Almost Yesterday: Edwin Hubble
It seems like almost yesterday that a teacher told me when I was very young, that the Milky Way was the very end of our universe. Like many youngsters I was curious about the end of the universe and what was beyond the Milky Way.
The person who helped all of us more clearly understand our complex galactic world was Edwin Hubble of Marshfield, Missouri. Most recognized for the Hubble Space Telescope which was named in his honor, this remarkable young man was an outstanding high school athlete, winning the Missouri State HighJump championship, and leading the University of Chicago to their first college championship in basketball.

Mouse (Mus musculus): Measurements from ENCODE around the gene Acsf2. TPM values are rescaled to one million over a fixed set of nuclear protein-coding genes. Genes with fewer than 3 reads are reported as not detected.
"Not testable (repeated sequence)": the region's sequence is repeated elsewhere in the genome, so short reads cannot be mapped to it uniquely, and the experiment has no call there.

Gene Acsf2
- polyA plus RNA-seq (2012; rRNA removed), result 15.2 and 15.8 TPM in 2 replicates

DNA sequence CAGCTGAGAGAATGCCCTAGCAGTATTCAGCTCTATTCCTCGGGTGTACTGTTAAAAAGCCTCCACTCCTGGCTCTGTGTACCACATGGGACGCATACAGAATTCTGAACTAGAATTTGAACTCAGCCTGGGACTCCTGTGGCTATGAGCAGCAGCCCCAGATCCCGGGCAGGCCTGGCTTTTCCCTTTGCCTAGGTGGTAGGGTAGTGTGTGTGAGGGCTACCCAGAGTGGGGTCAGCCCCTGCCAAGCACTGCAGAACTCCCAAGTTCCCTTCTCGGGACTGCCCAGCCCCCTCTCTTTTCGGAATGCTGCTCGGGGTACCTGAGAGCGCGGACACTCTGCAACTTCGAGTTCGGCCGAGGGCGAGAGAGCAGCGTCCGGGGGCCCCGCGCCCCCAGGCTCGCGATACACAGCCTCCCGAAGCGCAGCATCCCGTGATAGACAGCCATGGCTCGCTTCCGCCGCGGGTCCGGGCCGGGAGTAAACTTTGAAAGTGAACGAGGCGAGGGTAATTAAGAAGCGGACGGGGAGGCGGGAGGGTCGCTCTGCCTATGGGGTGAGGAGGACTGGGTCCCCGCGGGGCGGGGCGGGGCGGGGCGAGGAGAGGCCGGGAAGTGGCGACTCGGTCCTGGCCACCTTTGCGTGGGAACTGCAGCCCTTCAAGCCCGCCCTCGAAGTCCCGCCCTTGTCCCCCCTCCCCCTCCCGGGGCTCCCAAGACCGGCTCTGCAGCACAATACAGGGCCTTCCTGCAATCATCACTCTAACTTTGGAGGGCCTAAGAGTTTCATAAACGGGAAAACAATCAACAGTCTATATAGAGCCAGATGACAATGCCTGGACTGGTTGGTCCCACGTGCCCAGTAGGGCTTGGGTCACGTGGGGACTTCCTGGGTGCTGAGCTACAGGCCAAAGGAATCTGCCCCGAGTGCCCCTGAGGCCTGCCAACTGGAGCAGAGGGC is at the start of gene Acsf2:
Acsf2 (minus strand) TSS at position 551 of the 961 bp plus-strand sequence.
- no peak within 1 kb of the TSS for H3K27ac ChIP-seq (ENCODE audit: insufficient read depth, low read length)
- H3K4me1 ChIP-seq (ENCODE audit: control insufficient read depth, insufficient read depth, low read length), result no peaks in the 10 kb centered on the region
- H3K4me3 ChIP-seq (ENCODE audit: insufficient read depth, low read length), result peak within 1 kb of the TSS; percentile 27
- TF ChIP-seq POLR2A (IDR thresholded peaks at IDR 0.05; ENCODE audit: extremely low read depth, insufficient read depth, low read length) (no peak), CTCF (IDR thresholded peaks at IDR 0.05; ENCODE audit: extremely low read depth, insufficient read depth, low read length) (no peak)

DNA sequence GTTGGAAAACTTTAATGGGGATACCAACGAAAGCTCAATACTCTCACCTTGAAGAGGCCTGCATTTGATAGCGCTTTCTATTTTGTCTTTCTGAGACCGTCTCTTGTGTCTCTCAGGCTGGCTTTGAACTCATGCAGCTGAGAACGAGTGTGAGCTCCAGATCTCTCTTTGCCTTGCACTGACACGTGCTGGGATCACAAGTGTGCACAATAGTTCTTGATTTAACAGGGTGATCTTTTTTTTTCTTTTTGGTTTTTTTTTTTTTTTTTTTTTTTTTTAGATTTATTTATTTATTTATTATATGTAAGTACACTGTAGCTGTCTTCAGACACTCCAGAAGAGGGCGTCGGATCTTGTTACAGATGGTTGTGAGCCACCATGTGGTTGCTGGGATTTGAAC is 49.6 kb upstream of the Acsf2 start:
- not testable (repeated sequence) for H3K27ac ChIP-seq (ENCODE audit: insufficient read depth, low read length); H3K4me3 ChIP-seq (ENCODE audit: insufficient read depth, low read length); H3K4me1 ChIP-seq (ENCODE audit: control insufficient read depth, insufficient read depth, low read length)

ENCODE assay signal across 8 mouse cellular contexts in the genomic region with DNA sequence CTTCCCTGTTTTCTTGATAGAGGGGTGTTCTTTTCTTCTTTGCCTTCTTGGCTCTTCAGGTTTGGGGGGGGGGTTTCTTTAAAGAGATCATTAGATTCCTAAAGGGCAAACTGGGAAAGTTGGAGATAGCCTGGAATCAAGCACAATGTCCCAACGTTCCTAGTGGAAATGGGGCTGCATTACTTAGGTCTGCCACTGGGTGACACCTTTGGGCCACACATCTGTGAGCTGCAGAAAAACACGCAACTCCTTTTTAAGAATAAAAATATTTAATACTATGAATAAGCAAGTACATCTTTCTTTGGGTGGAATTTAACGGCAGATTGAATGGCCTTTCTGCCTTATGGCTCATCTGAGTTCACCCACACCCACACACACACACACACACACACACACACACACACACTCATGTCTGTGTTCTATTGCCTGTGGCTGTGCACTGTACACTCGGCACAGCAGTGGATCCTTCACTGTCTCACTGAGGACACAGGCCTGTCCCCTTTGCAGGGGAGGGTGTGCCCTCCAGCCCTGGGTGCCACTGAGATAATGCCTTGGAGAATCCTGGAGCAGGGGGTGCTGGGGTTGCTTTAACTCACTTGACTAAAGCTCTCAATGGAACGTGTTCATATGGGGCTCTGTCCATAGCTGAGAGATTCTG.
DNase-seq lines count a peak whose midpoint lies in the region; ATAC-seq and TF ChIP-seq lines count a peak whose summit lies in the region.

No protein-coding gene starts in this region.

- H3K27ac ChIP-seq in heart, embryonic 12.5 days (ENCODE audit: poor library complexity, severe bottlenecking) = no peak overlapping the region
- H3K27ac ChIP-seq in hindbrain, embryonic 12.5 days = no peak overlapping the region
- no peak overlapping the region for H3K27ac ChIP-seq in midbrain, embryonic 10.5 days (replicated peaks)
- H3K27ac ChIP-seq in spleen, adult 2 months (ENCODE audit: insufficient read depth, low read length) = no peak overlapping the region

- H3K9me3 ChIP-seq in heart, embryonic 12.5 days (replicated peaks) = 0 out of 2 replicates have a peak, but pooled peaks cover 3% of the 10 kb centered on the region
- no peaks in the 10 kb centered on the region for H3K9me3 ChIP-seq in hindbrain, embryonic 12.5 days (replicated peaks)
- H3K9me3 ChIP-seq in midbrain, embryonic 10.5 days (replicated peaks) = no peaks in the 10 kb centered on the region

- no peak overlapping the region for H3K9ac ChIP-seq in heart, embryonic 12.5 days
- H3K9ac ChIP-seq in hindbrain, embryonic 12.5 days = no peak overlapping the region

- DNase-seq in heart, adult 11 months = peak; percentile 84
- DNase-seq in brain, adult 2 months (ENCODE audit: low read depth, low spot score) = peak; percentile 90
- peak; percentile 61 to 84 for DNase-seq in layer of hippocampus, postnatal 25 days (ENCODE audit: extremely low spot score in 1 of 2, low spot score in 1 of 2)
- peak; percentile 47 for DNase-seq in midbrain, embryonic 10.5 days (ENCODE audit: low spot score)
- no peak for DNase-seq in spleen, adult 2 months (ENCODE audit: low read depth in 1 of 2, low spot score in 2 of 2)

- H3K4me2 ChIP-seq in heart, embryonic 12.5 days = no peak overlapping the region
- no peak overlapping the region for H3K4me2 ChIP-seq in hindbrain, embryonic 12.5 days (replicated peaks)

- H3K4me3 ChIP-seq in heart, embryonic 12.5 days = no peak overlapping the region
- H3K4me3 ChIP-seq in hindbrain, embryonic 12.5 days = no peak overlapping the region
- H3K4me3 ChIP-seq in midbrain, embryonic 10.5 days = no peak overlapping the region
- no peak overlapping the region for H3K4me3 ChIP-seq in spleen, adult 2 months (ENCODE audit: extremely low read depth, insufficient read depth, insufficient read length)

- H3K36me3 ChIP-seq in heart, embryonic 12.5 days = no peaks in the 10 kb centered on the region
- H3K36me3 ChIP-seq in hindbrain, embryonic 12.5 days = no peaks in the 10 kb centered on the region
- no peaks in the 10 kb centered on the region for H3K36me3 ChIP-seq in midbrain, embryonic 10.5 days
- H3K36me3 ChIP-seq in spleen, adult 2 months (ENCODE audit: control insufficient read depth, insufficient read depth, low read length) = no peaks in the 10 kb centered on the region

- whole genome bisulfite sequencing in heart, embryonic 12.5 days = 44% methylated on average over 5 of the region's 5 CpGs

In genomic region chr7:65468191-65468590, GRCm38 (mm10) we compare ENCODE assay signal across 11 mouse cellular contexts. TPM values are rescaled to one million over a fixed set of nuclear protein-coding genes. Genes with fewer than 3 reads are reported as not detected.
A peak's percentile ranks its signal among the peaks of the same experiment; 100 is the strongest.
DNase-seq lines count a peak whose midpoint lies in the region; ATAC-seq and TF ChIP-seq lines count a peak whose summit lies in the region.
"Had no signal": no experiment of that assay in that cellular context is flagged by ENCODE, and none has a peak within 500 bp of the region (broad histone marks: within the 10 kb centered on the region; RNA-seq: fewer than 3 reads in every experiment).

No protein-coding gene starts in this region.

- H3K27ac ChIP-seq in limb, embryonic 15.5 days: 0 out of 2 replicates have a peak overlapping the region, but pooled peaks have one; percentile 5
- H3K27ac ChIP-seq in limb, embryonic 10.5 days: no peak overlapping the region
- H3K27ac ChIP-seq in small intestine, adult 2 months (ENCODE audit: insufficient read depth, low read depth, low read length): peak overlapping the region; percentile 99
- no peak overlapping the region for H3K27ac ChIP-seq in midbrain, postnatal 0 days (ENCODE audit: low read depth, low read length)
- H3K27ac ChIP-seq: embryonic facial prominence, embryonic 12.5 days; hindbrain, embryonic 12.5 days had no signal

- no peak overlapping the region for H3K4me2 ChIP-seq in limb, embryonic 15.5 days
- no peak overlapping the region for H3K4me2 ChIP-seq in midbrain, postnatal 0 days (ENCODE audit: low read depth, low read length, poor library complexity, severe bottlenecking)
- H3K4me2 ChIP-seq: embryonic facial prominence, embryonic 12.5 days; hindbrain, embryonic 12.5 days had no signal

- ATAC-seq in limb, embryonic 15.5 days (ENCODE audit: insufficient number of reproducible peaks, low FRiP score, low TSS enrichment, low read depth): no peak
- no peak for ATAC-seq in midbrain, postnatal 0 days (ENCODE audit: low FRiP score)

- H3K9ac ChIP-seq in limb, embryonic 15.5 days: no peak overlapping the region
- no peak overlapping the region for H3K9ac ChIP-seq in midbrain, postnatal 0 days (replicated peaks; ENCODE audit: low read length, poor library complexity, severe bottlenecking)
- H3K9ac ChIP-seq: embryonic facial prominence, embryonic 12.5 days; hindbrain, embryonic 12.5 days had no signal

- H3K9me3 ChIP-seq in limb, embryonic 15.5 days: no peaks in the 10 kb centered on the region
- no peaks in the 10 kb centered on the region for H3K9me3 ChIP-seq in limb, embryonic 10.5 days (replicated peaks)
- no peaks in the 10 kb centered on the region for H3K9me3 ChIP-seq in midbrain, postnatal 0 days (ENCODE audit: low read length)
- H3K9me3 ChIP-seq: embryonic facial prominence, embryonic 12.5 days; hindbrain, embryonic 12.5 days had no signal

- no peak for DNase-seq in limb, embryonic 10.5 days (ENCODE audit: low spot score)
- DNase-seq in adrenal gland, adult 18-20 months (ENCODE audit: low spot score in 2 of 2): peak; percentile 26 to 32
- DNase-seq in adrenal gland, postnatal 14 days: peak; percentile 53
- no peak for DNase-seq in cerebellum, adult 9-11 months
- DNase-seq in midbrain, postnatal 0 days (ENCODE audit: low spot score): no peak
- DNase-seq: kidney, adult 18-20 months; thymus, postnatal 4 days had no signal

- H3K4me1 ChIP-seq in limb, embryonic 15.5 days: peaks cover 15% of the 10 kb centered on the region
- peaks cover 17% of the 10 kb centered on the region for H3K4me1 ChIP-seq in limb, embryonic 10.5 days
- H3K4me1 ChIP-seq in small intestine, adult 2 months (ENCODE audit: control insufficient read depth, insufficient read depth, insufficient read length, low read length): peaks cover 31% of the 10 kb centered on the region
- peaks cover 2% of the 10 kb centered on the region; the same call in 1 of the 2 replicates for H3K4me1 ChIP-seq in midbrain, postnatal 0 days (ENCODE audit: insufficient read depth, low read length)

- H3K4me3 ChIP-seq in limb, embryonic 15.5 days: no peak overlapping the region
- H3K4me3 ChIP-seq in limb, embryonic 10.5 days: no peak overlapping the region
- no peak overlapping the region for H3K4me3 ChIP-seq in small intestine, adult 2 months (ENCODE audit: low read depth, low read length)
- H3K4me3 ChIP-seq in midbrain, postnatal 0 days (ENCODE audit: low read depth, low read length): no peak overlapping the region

Hubble first graduated with a degree in law, and then went back to graduate school in Chicago to study science and the universe. He became the first astronomer to use the new Hale Telescope at the Palomar Observatory near San Diego. His findings there changed the scientific view of the universe. He created a system for classifying galaxies grouping them according to their images and arranging them and what are now called "Hubble sequences."
Hubble went on to estimate the distances to 24 extra-galactic Nebuale, using a variety of methods. In 1929 Hubble examined the relationship between these distances and their radial velocities. It seems like almost yesterday that this scientist from a small town in western Missouri changed how we think about our world.